What single emotion spurs people to start successful companies? It's not inspiration or passion or confidence. According to Sir Richard Branson, the 68-year-old founder of Virgin Group, which controls about 400 companies, here's the sentiment you need: Frustration.
"You often spot opportunities from personal frustration," Branson told the audience at the Qualtrics X4 Experience Management Summit last week. To illustrate, he explained how Virgin Atlantic got its start. "I was 28, in Puerto Rico, trying to get to the Virgin Islands, and the pilot announced we had to wait until the next day." Why? Simply because the flight didn't have enough passengers, and so it was canceled.
That left Branson one highly dissatisfied customer. "I had a beautiful lady waiting for me, and I was damned if I would wait till the next day," he recalled. There was only one alternative--hire a chartered plane. Now, Branson is a billionaire today, but at the time, Virgin Records was still establishing itself, having signed some little known or controversial artists, such as the Sex Pistols. According to some reports, Branson didn't really have enough money to charter a plane. But, as he told the audience, "One of my favorite
phrases is, 'Screw it, let's do it!'"
Of course, "Screw it, let's do it," has gotten Branson into a number of sticky situations, for instance when he attempted to cross the Pacific in a hot air balloon and wound up in Antarctica instead of Los Angeles (he almost died), or more recently when he was badly injured in a spectacular bicycle accident while training for the 2016 Virgin Strive Challenge, in which he and a group of other triathletes ran, swam, hiked, and cycled from the base of the Matterhorn to the top of Mount Etna.
In this case, "Screw it, let's do it" led the young Branson to go ahead and charter the plane, so he could get to his lady love. Once he'd committed to the charter, he borrowed a blackboard, wrote "Virgin Airlines, one-way Virgin Islands $39" on it, and went around to the other passengers of his canceled flight. "And I filled my first plane," he said.
A record company and an airline?
A lot of people would have left it at that, especially if they were already busy building what was to become the world's largest independent record label. In fact, most VCs and entrepreneurship experts would have counseled Branson to stick with what he knew--he had his hands full, what with Sid Vicious and all. But after he filled that flight, Branson began pondering the nightmare that was air travel. In those days airlines didn't care that much about fulfilling their commitments to passengers, he said, and they would regularly oversell flights and then bump people off them.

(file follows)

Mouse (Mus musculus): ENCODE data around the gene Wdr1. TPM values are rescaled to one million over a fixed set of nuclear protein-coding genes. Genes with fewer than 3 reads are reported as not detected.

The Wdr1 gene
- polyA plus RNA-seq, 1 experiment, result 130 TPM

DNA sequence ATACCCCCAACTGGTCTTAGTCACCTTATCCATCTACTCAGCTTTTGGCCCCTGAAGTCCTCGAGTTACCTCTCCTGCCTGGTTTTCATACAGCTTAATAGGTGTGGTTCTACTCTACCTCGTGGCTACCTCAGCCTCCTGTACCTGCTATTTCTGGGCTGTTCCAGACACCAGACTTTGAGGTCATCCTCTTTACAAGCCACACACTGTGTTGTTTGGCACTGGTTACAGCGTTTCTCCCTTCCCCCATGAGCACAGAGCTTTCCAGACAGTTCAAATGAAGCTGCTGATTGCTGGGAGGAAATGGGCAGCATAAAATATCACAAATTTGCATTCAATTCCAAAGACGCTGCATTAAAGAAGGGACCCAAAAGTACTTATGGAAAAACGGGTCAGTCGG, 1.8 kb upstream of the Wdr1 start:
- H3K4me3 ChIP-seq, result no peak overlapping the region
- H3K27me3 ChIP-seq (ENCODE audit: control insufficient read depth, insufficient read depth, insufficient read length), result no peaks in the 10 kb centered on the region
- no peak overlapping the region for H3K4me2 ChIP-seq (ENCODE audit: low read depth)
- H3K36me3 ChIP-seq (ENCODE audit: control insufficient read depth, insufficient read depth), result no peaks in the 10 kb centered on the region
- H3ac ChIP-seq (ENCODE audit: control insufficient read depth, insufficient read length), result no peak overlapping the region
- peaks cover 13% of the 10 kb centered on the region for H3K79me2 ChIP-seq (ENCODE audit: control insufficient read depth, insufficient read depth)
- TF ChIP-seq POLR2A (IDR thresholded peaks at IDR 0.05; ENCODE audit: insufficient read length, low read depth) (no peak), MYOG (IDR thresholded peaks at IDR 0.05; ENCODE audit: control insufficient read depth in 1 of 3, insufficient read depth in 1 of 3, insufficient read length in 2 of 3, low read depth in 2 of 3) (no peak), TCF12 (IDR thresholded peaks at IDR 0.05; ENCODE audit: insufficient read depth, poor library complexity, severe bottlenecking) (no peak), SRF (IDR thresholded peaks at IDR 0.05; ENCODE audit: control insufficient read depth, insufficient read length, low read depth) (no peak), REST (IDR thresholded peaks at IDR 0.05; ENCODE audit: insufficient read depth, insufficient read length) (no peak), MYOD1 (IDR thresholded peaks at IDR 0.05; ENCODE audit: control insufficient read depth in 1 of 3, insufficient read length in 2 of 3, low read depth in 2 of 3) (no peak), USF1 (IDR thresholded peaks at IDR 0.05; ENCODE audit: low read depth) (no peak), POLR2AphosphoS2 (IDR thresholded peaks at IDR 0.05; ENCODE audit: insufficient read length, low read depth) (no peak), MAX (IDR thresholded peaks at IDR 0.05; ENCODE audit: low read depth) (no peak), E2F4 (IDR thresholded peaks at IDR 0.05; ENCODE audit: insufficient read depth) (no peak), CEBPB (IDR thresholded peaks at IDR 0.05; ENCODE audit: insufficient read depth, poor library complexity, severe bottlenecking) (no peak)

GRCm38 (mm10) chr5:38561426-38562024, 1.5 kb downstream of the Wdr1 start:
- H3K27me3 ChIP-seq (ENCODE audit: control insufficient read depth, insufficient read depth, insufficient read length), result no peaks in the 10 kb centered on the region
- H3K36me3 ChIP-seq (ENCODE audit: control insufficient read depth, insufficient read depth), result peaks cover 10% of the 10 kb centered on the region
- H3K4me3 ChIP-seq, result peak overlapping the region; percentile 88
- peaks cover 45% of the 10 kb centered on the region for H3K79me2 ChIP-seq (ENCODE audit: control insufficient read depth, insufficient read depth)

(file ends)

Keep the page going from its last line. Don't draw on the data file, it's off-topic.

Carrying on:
Branson was sure he could do better. So--"Screw it, let's do it"--he decided to buy a secondhand airplane and give it a try. He called a Boeing executive and said, "I'm Richard Branson, will you sell me a 747?"
"He said, 'Who are you?'" Branson recalled.
"I said, 'I have Virgin Records and the Sex Pistols.'"
"He said, 'As long as you don't call it Virgin, because people will assume your airline won't go the whole way.'"
Of course, Branson did call his airline Virgin, and the rest is history. The airline differentiated itself by putting screens in seatbacks before any other airline did, and providing standup bars on its flights. When British Airways tried to force the upstart out of business using underhanded tactics such as falsely telling passengers that its flights were canceled, Branson sued for libel and won $945,000--which he distributed to the airline's employees. It was reportedly known as "the BA Christmas bonus."
"All a business is is a group of people," he explained. "You can have five airlines, and they all have 747s, but what will differentiate them is the people. So we do everything we can to make sure we have the happiest group of people working for us." (Virgin sold Virgin America, which mainly operated between West Coast cities, to Alaska Airlines in 2016, and the brand was retired in 2018. But Virgin Atlantic is alive and well.)
What frustrations are inspiring Branson to consider starting new companies these days? Well, there's rail travel, which leaves a lot to be desired. And then there are cruises. Branson is an avid world traveler, but he had never set foot on a cruise ship. "I'd never dream of going on a cruise," he said. "And we said, what if we could create the kind of cruise ship myself and our friends would like to go on?" The result of this thinking is Virgin Voyages--the company has the word "cruises" crossed out on its website. It promises "no kids, no buffets, and no limits." Its first voyages are planned for spring of 2020. Who knows what frustration Branson might tackle next?